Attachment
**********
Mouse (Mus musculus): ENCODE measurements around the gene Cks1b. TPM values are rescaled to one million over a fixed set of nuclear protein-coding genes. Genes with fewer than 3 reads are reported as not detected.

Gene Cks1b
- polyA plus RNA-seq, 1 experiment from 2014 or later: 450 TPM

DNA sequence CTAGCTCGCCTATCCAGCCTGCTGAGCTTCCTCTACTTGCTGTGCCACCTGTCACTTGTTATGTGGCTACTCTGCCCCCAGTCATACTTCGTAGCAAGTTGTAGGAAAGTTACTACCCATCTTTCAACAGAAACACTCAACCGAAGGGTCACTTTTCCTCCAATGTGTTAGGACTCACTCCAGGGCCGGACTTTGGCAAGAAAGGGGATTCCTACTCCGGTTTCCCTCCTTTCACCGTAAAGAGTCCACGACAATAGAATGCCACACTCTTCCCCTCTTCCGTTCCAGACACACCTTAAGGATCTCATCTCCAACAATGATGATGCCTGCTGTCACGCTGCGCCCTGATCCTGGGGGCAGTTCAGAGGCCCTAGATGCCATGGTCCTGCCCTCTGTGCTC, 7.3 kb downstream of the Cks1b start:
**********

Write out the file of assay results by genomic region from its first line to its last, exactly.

Mouse (Mus musculus): ENCODE measurements around the gene Cks1b. TPM values are rescaled to one million over a fixed set of nuclear protein-coding genes. Genes with fewer than 3 reads are reported as not detected.

Gene Cks1b
- polyA plus RNA-seq, 1 experiment from 2014 or later: 450 TPM

DNA sequence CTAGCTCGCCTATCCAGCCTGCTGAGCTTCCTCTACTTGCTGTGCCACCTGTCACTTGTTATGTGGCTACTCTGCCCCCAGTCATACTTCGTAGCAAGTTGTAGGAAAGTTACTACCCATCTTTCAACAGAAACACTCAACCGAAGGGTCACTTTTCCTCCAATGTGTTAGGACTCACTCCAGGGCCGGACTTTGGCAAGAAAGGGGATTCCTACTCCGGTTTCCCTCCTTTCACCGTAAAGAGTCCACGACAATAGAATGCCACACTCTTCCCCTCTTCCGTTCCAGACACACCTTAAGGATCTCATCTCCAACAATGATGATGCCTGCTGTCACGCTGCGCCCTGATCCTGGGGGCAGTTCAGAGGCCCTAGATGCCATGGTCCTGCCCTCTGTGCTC, 7.3 kb downstream of the Cks1b start: